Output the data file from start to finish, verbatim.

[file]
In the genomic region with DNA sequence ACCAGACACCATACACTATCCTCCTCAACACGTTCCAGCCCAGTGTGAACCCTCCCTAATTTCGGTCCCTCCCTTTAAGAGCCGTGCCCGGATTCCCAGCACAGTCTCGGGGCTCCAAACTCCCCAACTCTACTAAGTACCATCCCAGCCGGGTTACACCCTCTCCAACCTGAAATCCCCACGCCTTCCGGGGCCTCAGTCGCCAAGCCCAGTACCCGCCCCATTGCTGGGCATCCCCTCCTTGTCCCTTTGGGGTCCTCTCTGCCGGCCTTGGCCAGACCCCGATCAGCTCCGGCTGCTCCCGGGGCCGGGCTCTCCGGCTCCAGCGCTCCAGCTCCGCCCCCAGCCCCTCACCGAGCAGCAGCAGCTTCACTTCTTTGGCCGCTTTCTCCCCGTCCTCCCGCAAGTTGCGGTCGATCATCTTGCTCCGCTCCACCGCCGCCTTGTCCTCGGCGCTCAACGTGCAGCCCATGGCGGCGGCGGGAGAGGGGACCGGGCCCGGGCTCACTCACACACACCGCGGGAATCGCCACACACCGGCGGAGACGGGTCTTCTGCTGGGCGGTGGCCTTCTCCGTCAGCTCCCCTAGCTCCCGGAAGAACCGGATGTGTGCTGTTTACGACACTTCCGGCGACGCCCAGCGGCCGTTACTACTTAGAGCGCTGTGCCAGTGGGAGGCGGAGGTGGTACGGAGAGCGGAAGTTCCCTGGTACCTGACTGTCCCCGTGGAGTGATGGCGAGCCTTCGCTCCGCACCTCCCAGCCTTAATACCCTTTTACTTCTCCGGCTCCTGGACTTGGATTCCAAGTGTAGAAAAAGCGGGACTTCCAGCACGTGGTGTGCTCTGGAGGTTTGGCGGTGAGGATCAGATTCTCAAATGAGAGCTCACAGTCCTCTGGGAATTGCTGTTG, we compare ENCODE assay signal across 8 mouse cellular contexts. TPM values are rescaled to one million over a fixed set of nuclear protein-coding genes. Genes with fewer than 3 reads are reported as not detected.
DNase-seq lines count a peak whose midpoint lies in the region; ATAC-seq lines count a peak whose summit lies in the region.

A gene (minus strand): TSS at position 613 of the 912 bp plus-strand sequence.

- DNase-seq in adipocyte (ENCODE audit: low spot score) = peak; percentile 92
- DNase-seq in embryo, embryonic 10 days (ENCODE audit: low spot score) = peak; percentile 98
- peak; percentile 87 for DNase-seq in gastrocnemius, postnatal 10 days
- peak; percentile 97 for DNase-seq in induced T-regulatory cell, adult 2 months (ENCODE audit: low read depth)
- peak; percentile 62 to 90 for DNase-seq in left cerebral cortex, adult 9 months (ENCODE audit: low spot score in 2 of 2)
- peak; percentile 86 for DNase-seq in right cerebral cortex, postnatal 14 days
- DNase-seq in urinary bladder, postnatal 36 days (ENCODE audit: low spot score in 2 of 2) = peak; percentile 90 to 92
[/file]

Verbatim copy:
In the genomic region with DNA sequence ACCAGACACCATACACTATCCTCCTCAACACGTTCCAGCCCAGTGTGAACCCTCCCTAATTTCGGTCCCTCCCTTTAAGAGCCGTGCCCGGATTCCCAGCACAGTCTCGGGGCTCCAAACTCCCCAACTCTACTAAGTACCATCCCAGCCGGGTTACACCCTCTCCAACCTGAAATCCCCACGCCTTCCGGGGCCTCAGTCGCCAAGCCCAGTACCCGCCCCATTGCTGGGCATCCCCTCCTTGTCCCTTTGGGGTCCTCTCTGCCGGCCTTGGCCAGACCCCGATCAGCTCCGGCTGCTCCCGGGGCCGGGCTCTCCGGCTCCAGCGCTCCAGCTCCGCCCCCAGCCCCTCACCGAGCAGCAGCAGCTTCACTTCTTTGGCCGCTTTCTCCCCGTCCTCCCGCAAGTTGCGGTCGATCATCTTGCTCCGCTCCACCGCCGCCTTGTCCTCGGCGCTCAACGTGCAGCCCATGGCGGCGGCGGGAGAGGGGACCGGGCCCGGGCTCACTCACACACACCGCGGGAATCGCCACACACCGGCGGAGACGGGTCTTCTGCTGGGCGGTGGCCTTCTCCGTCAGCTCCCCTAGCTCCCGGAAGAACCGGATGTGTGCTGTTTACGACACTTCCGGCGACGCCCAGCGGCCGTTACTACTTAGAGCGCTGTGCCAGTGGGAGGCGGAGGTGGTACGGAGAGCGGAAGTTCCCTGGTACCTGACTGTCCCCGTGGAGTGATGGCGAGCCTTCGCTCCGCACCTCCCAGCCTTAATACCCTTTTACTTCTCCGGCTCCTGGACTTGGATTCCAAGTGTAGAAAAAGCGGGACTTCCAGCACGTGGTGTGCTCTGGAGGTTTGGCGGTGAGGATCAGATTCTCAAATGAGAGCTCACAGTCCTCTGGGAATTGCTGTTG, we compare ENCODE assay signal across 8 mouse cellular contexts. TPM values are rescaled to one million over a fixed set of nuclear protein-coding genes. Genes with fewer than 3 reads are reported as not detected.
DNase-seq lines count a peak whose midpoint lies in the region; ATAC-seq lines count a peak whose summit lies in the region.

A gene (minus strand): TSS at position 613 of the 912 bp plus-strand sequence.

- DNase-seq in adipocyte (ENCODE audit: low spot score) = peak; percentile 92
- DNase-seq in embryo, embryonic 10 days (ENCODE audit: low spot score) = peak; percentile 98
- peak; percentile 87 for DNase-seq in gastrocnemius, postnatal 10 days
- peak; percentile 97 for DNase-seq in induced T-regulatory cell, adult 2 months (ENCODE audit: low read depth)
- peak; percentile 62 to 90 for DNase-seq in left cerebral cortex, adult 9 months (ENCODE audit: low spot score in 2 of 2)
- peak; percentile 86 for DNase-seq in right cerebral cortex, postnatal 14 days
- DNase-seq in urinary bladder, postnatal 36 days (ENCODE audit: low spot score in 2 of 2) = peak; percentile 90 to 92